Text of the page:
Facebook is “particularly ideal” to disseminate misinformation that can be weaponised to “interfere with political processes”, it added:
“Platforms like Facebook are particularly ideal because of the echo chamber effect, in which users select sources that mirror and amplify their own prejudices. The Kremlin employs internet trolls to mass-produce misinformation around the clock, spread fake news, create faux political scandals, and interfere with political processes.”
Of course, however successful or unsuccessful they actually were, we know that Facebook was the main platform used by Cambridge Analytica, on behalf of the Trump and Brexit campaigns, to build profiles of potential voters and develop ways to influence them.
The report’s lead author is Colonel JP Clark, Headquarters Division Chief in the US Department of the Army, which exercises directive and supervisory over US military policy.
His study for the Trump administration not only acknowledged that Russian information warfare including political interference in American, British and European elections was a stark reality, but that it would likely precede escalating Russian aggression in Eastern Europe.
Although claiming that a resurrection of the Soviet Union is not on the cards, the paper warned that Russia would continue “working to maintain political and economic influence on its periphery”. That particular conclusion about Russia’s more limited geopolitical ambitions was not, however, shared by an earlier secret US military intelligence assessment previously unearthed by Byline Times, revealing Putin’s 15-year plan to extend Russia’s sphere of influence back into former Soviet territories.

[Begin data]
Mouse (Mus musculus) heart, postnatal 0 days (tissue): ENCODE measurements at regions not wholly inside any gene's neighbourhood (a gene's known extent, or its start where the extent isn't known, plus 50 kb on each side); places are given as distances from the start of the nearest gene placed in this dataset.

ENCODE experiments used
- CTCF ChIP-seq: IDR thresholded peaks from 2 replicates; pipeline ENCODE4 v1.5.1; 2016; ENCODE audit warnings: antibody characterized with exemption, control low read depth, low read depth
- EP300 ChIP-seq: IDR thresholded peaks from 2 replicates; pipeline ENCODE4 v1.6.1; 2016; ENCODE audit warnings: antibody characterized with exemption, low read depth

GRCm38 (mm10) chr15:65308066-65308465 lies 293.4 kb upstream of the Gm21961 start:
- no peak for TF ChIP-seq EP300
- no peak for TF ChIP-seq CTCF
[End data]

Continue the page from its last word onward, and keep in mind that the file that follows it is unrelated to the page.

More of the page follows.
In any case, the 2020 Trump military paper determined that Russia’s domestic future will “likely be marked by economic decline and dwindling populations”, which “will only make Russia more dangerous”. The study warned that as:
“… the Russian people share the same sense of geographic insecurity and political humiliation as their government… demonstrations of global power and confrontation with the West, especially in Eastern Europe, will only serve to bolster the popularity of any future Russian government.”
Faced with mounting domestic crises, the paper predicted: “Problems for the Russian government at home could thus lead to greater problems for the United States abroad.”
As Russia has seen its oil revenues decline, the risk of aggression has increased in spite of Russia’s desire for “greater economic inclusion with the West”, the study concluded:
“Russia will seek to maintain ‘escalatory dominance’ over NATO. Part of that dominance will include efforts to undermine Alliance consensus on how to respond to Russian provocations.”